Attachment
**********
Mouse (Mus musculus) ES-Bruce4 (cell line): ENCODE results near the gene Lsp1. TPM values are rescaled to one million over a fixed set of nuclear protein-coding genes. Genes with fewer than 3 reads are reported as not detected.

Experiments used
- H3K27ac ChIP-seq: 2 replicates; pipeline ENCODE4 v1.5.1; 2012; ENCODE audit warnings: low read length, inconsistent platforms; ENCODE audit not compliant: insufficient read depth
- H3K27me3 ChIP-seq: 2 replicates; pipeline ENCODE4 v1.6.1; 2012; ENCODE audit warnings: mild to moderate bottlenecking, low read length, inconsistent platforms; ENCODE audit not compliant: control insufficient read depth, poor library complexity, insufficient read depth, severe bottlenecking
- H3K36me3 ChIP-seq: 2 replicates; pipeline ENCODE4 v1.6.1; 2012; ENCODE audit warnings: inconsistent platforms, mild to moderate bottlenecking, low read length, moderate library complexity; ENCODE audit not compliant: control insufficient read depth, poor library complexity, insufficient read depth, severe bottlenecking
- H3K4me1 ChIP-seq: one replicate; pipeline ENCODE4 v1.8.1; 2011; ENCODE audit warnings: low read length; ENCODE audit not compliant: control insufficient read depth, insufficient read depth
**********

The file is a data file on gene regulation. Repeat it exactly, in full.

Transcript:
Mouse (Mus musculus) ES-Bruce4 (cell line): ENCODE results near the gene Lsp1. TPM values are rescaled to one million over a fixed set of nuclear protein-coding genes. Genes with fewer than 3 reads are reported as not detected.

Experiments used
- H3K27ac ChIP-seq: 2 replicates; pipeline ENCODE4 v1.5.1; 2012; ENCODE audit warnings: low read length, inconsistent platforms; ENCODE audit not compliant: insufficient read depth
- H3K27me3 ChIP-seq: 2 replicates; pipeline ENCODE4 v1.6.1; 2012; ENCODE audit warnings: mild to moderate bottlenecking, low read length, inconsistent platforms; ENCODE audit not compliant: control insufficient read depth, poor library complexity, insufficient read depth, severe bottlenecking
- H3K36me3 ChIP-seq: 2 replicates; pipeline ENCODE4 v1.6.1; 2012; ENCODE audit warnings: inconsistent platforms, mild to moderate bottlenecking, low read length, moderate library complexity; ENCODE audit not compliant: control insufficient read depth, poor library complexity, insufficient read depth, severe bottlenecking
- H3K4me1 ChIP-seq: one replicate; pipeline ENCODE4 v1.8.1; 2011; ENCODE audit warnings: low read length; ENCODE audit not compliant: control insufficient read depth, insufficient read depth